Ron, appreciate you chiming in. It is great to have another compression expert to interact with on these topics
. And sorry for the late reply. Had to go back to getting some business done while here.
Anyway, your objection is somewhat valid wrt to wording of the last statement I made, but not relative to the actual argument
. So let me state that more clearly. There is no way to force AVC to use single pixel filtering as VC-1 uses. And that is factual and evident from the pseudo code. I can't quite tell from the wording of your statement if you are disputing this or not. I could read your statement as sometimes AVC can pixel filter just one pixel as opposed to it having a fixed one-pixel mode. Just in case you mean the latter, and for the benefit of others, please allow me to explain why this is not correct.
What the AVC spec allows, as with VC-1 or any other codec with a loop filter, conditions for not filtering content based on certain criteria. This includes things like whether this is an intra/inter block, or the block is a boundary block in a macroblock, or if this pixel lies on an edge (think of left side of your screen - you can't go past it to filter anything), and the quantization step size (how much you are compressing the video - the adaptive part of the filter). But when these special conditions are not met (say, a block encapsulating background grain in the somewhere away from the edge), the algorithm goes out and filters three pixels on each side of the block, even in a small 4x4 block! As a result, some/many pixels will be filtered multiple times!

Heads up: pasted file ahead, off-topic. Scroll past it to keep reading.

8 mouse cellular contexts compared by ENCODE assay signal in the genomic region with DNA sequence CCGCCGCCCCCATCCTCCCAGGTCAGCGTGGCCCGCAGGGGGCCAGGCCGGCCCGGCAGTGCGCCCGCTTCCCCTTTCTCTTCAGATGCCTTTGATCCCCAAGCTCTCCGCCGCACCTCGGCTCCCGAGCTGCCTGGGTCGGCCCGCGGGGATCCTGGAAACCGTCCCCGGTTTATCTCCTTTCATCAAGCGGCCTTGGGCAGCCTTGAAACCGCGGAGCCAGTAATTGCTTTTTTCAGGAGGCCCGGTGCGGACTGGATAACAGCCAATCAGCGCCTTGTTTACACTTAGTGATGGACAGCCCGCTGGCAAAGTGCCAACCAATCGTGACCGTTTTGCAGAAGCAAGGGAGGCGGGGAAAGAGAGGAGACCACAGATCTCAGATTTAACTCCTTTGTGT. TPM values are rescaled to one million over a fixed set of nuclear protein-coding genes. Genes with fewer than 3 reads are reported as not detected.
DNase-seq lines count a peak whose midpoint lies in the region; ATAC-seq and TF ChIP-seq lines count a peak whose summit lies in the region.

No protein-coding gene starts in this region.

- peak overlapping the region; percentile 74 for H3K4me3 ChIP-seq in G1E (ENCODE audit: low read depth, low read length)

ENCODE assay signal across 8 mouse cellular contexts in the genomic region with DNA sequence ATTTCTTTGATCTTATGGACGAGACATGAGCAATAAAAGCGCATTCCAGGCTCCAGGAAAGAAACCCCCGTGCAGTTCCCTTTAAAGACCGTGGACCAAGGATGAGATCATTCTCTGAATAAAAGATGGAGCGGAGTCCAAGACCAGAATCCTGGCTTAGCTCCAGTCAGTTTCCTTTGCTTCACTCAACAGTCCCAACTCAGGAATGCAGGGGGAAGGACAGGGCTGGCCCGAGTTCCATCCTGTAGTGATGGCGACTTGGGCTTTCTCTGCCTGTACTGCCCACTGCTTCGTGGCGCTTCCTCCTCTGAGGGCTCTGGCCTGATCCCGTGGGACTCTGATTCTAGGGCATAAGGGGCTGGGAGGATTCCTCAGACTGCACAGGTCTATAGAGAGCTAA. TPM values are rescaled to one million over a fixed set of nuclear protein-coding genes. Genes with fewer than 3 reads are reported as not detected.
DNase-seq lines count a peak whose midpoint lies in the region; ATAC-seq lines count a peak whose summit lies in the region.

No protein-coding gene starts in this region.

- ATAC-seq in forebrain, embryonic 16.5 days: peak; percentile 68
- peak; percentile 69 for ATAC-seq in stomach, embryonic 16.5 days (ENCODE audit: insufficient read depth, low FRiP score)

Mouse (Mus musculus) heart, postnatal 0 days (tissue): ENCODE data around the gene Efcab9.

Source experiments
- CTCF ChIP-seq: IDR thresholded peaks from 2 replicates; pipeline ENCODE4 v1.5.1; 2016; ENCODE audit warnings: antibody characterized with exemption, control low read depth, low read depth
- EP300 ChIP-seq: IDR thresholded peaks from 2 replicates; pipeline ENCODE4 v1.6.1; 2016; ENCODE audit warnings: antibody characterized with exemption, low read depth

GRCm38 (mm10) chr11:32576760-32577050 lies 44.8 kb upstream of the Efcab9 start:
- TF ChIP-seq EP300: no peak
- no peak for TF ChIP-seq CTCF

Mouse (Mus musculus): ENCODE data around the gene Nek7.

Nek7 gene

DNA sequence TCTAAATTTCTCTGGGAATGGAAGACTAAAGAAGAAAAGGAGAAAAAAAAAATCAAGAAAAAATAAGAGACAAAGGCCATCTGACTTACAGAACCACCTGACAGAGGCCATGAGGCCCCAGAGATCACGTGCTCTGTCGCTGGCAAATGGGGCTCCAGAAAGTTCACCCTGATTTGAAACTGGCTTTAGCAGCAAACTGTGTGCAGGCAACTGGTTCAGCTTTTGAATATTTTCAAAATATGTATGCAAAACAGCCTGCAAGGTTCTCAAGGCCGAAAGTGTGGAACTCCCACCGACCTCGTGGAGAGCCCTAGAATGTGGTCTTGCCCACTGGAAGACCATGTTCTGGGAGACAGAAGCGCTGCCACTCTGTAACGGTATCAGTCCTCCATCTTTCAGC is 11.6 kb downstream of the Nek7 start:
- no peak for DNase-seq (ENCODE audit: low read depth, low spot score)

You can verify the above from the pseudo code. The first part clearly lists that there are three pixels potentially being operated on (input sample values pi and qi (i = 0..2) which means pixels corresponding to i=0, 1 and 2, or three pixels). So we know this code is not talking about single filtering mode at all.
Then there are conditional if statement which examine the above factors and if they are not triggered, the filter goes to operate on the three pixels. If those conditions are met, the otherwise part kicks in and filters the one pixel which you highlighted (classic if then, else statement for you programmers
). Even when the otherwise part is triggered, it is only for that block. The next block can easily get the reverse treatment and get filtered all the way (which again can mean multiple filtering of the same pixels in a 4x4 block). And the block after that and so on.
Net, net, other than drilling into details of how this algorithm works (showing the complexity behind even seemingly simple things), the assertion I made remains valid. AVC will filter and reduce grain and fine texture as a result of this aggressive filtering as compared to VC-1. It will attack many blocks and pixels within them as it runs into difficulty coding them without artifacts. Not only is this evident from the code/spec, but from many encodings and shoot outs we have participated in. The loop filter without a doubt is a major factor in how AVC softens detail in difficult material.
Talking about real pictures, have you had a chance to encode any content with AVC for these HD formats? If so, have you seen an encoder with a single pixel loop filter? If so, who makes it and what title did you work on?
Thanks again for commenting. As Ken Watenabe said to Tom Cruise's character in The Last Samurai, I enjoy our conversations! (You can tell I am still in Japan, can't you?